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Re: CONTINUATION proposal w/ minimum change

From: Jason Greene <jason.greene@redhat.com>
Date: Mon, 30 Jun 2014 14:44:33 -0500
Cc: "K.Morgan@iaea.org" <K.Morgan@iaea.org>, "mnot@mnot.net" <mnot@mnot.net>, "phk@phk.freebsd.dk" <phk@phk.freebsd.dk>, "ietf-http-wg@w3.org" <ietf-http-wg@w3.org>
Message-Id: <E2547C52-7197-4560-9AC3-9B42AE048EAC@redhat.com>
To: Mike Bishop <Michael.Bishop@microsoft.com>

On Jun 30, 2014, at 1:53 PM, Mike Bishop <Michael.Bishop@microsoft.com> wrote:

> It feels very awkward to make the compressor aware of framing.  Previously, we had said that you take your header set, run it through HPACK, then frame up and send the output using HEADERS/PUSH_PROMISE and CONTINUATION.  Now, the HPACK compressor has to know where the boundary is and change its behavior when it passes that boundary.  I assume that means on the decompression side that the reference set is emitted when the frame boundary is hit, which means the decompressor also needs to be aware of framing.
> It gets worse, because a given instruction could cross the boundary.  Whether a header can be indexed or not would depend on whether the header name is already in the table, because the compressor needs to check whether a given header will cause it to cross the boundary.  Thereís new HPACK text here that will be required, and not very pretty.

You could just have the hpack routines be reusable, and have the compressor accept an output length limit. Once the limit is hit, the compressor backs up and informs the caller where it left off. When an overflow occurs the caller then invokes the generic hpack routine again at a resume point using zero-compression settings (literals, restricted table size etc). For simplicity, I think its important to ensure that opcode splits are not allowed.

This of course could be much more intelligent. If we look at the primary use-case of a kerberos ticket, the ideal implementation would sort the gigantic headers into the second uncompressed call, likely resulting in no actual overflow on the first call.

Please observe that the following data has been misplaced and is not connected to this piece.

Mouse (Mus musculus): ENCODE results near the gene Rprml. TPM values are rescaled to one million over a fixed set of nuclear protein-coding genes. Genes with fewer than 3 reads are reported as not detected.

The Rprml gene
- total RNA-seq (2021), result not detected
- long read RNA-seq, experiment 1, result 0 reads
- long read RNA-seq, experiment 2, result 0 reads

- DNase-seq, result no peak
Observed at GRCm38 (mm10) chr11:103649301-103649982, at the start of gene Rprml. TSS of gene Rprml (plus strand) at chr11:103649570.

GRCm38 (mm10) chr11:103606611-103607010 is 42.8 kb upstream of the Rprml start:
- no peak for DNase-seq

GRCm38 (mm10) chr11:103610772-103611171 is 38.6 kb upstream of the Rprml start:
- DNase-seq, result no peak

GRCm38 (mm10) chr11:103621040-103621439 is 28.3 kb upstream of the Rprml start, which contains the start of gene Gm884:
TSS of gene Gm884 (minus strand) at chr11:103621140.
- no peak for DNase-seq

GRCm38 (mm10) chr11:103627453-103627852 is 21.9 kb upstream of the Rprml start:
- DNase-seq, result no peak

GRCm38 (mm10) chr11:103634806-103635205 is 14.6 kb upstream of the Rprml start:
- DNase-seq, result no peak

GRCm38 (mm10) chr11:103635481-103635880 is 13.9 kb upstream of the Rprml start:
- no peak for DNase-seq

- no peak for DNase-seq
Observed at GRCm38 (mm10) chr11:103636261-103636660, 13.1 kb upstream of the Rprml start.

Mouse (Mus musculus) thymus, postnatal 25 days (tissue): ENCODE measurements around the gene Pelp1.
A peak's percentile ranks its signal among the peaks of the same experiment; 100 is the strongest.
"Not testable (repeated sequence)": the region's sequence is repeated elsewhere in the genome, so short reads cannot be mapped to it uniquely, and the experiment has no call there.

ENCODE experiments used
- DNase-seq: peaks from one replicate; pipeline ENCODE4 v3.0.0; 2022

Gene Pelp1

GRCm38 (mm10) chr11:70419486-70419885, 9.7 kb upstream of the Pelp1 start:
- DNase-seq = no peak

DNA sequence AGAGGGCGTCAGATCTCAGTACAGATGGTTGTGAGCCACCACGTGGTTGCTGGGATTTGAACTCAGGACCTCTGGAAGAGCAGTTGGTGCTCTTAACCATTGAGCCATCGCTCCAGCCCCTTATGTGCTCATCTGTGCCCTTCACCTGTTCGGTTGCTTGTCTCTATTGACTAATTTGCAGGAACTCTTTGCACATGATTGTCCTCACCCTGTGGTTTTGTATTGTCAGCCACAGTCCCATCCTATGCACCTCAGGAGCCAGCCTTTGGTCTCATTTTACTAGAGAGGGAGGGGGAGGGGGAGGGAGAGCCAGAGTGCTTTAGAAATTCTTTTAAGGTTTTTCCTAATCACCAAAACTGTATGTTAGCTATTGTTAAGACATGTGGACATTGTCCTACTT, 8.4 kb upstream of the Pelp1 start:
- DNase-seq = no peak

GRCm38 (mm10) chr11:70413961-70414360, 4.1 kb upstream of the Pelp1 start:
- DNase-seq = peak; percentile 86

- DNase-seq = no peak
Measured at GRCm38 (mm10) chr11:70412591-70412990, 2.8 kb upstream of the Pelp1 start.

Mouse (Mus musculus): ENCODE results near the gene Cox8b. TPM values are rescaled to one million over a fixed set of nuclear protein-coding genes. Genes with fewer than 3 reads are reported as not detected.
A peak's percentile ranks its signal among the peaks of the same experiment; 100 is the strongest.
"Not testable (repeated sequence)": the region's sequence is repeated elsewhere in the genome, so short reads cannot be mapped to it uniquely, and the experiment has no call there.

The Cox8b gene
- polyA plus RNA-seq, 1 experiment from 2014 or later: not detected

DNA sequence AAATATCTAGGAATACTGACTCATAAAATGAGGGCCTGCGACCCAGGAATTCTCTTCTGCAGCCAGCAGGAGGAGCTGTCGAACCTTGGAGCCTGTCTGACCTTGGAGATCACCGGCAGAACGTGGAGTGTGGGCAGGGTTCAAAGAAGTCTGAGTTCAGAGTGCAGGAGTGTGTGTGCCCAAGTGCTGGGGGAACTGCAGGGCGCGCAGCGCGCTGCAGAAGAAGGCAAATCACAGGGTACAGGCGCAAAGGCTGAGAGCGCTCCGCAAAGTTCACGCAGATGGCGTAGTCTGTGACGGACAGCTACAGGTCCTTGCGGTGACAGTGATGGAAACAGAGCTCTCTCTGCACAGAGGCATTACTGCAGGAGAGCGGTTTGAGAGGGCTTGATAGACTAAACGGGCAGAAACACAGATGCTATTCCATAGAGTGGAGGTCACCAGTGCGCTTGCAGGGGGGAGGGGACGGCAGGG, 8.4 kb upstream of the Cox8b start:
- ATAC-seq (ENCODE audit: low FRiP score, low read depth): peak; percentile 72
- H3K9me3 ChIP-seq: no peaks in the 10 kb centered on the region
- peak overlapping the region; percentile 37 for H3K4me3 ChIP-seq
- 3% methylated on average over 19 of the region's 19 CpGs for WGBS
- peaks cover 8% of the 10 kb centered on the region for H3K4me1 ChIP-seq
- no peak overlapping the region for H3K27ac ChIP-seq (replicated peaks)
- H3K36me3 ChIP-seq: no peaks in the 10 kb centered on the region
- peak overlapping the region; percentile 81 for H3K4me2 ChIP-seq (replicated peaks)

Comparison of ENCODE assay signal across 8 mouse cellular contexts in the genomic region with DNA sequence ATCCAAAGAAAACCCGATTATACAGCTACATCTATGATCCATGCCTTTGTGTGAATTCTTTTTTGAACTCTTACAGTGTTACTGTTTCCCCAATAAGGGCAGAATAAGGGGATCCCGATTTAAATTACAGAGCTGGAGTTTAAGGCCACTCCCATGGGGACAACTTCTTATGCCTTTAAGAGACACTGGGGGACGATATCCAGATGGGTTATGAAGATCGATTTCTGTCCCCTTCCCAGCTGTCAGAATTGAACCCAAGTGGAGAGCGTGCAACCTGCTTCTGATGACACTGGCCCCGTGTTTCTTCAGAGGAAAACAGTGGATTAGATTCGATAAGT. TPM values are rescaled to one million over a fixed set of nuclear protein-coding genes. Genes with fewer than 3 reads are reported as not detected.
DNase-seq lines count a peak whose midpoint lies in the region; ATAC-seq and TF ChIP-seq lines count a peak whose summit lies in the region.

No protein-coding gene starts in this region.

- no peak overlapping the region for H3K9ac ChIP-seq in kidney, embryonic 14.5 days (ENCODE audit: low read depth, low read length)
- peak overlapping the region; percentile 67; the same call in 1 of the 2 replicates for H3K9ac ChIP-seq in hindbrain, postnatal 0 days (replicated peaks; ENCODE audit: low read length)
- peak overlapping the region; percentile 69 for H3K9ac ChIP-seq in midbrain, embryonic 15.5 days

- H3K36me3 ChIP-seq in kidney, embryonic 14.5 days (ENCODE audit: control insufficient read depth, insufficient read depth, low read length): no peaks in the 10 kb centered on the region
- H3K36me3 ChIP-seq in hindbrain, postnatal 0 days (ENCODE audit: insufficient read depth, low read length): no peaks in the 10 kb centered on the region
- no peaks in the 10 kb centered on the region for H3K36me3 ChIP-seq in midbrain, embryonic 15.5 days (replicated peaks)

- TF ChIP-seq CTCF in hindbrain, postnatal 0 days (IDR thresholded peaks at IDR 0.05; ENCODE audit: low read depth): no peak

You can look at decompression the same way. The generic hpack routine gets a HEADER frame, it completely decodes it, and emits a reference set because for all it knows, itís done. Subsequent hpack decodes do not use compression state, so the reference set need not be touched. 

Alternatively you could opt for a less protocol efficient input limit check, and simply split when your input is > 16K, leaving your hpack routine largely unaltered.

> By the way, I thought the point of making CONTINUATION only carry literals was to break the requirement that a CONTINUATION MUST immediately follow the incomplete HEADERS/PUSH_PROMISE frame Ė but I donít see that your pull request does that.  Youíve brought in new ugliness without getting the return youíre looking for.
> (Having now read Martinís comments, thereís a lot of overlap here.)
> From: K.Morgan@iaea.org [mailto:K.Morgan@iaea.org] 
> Sent: Monday, June 30, 2014 11:00 AM
> To: mnot@mnot.net; phk@phk.freebsd.dk
> Cc: ietf-http-wg@w3.org
> Subject: CONTINUATION proposal w/ minimum change
> On Friday,27 June 2014 09:36, mnot@mnot.net wrote:
> > Can someone please provide a proposal?
> I've incorporated many of the ideas mentioned on the list and in the NYC minutes to create a proposal that (I believe) accomplishes the goals with a minimum amount of change.
> Changes:
> + Only the HEADERS and PUSH_PROMISE frames can alter the compression context.
> + CONTINUATION frames can only use hpack literals (optionally Huffman encoded) that don't alter the table.
>   - CONTINUATION is flow controlled
> Benefits:
> + Simplifies CONTINUATION implementation
>   - i.e. fixes the nonsensical END_STREAM that doesn't actually end the stream
> + Flow control of CONTINUATION:
>   - removes the incentive for implementations to cheat and send large amounts of data in the HEADERS+CONTINUATION jumbo frames
>   - may help with certain HOL blocking situations (e.g. connection coalescing)
> See pull request here: https://github.com/shearl/http2-spec/commit/5a548553334e35cbba5946d238e9a14c6ba03f7e
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Jason T. Greene
WildFly Lead / JBoss EAP Platform Architect
JBoss, a division of Red Hat
Received on Monday, 30 June 2014 19:45:18 UTC

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